17 April 2024

Dance, monkey!

3rd Week of Easter (W)

Fr. Philip Neri Powell OP
St. Albert the Great, Irving

Yesterday the crowd was yelling at Jesus to perform a miracle. “What can you do?” What tricks can you perform to prove who you are. I thought of that popular song from a few years ago, “Dance Monkey.” Basically, they were poking Jesus with a stick and shouting “dance, monkey!” Rather than dance, Jesus reminded them that God gave Moses and his crew of former slaves manna from heaven. “My Father gives you the true bread from heaven. For the bread of God is that which comes down from heaven and gives life to the world.” Then, to make things more exciting, he adds, “I am the bread of life.” They see him, but they do not believe. And who can blame them? Here's a 33yo rabbi, a human male, claiming to be a piece of divine bread. Is he saying that he himself is manna from heaven? How is this possible? And even if it is possible and true, what are we supposed to do with this information? What all this means becomes clear at the Last Supper. And it is finished on the Cross. We now know that Jesus was referring to his body and blood in the Eucharist. But has this truth penetrated to the heart of our lives in prayer? Are we still poking at Jesus and shouting, “Dance, monkey!” when we pray?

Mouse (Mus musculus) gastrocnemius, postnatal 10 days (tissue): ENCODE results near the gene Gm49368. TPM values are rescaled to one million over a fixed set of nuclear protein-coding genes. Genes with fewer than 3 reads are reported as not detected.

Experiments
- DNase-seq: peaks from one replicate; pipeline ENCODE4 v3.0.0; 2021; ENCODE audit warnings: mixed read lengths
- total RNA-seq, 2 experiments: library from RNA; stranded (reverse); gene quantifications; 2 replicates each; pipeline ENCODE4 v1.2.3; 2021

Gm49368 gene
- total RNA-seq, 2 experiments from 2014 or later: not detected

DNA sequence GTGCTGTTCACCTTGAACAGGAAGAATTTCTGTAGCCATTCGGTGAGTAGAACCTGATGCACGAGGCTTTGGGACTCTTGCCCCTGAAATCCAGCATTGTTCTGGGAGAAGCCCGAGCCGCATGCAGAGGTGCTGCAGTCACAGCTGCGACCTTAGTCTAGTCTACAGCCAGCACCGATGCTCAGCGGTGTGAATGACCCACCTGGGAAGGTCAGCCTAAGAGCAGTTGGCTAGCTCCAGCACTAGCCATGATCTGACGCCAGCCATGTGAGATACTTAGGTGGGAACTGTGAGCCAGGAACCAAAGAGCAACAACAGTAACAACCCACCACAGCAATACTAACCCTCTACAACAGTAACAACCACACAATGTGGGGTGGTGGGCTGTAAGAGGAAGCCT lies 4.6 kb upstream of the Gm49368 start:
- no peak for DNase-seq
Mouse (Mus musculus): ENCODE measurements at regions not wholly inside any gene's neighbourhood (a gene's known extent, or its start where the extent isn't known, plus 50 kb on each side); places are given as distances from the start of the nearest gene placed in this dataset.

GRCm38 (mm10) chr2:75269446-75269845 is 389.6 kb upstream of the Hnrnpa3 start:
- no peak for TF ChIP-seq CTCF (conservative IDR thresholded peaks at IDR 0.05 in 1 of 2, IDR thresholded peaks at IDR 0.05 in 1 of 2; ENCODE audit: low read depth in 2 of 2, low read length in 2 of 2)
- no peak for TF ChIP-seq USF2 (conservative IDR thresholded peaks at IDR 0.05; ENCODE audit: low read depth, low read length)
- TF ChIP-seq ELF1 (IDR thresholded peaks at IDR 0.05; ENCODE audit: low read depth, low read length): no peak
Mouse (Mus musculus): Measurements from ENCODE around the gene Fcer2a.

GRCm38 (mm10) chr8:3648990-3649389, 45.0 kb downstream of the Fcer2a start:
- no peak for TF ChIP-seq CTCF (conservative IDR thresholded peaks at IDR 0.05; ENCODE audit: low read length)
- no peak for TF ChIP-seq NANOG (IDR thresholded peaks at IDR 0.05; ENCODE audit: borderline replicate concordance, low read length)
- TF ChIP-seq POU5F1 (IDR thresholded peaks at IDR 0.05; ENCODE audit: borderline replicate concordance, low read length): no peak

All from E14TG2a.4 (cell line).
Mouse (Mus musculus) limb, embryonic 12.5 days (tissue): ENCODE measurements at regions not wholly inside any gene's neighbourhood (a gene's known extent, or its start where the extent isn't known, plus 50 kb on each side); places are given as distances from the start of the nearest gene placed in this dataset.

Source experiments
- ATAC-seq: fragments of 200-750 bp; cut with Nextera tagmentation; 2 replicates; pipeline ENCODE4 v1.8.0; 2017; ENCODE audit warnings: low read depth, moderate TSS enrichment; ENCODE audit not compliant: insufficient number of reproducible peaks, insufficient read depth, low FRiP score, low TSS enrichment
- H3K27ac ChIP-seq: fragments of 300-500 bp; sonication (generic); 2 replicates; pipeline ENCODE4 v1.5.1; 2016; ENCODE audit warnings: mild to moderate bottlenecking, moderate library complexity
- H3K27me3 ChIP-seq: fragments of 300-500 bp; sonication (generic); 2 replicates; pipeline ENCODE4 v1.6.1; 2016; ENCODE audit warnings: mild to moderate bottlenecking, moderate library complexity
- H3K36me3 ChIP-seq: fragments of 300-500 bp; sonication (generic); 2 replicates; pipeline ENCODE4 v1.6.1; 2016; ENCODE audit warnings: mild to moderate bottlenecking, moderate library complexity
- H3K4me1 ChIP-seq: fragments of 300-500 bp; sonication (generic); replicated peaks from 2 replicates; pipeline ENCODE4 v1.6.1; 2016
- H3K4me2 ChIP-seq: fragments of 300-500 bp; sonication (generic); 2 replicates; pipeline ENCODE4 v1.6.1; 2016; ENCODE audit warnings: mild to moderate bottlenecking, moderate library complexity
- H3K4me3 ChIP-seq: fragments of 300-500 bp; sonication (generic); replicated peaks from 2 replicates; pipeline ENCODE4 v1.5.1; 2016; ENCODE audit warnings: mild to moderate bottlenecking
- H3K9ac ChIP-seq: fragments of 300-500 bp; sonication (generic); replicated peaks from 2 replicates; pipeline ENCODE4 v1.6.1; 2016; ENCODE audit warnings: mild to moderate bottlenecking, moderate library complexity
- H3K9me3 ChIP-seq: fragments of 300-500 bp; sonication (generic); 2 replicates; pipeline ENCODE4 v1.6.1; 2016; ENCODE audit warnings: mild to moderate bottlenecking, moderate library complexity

IOW, are you hanging back in the crowd waiting for Jesus to do something amazing to prove his power? It might seem natural for the limited creatures that we are to want objective, verifiable evidence that Jesus is who he says he is. Or, even if we believe him when he tells us that's he's the Son of God, the Messiah, to hesitate and wait for proof. But there's almost always a rational explanation for what seems like a miracle. And if there is, we write it off and continue waiting. Dance, monkey! No, no. . .dance better. While we are waiting in our demanding prayer, our prayer for a fool-proof miracle, we miss the abundant gifts that God lays out before us. The small gifts, the subtle gifts, the gifts that accumulate over time and add up to a life given holiness and peace. The desert manna fed Moses' ex-slaves for forty years. They got tired of it and complained. The Body and Blood of Christ in the Eucharist has fed the Church for 2,000 years. Is there a greater miracle? Are you tired of it? We see and hear the Son in the Eucharist. We eat and drink. And we grow toward eternal life. The “monkey” can't dance better than that.

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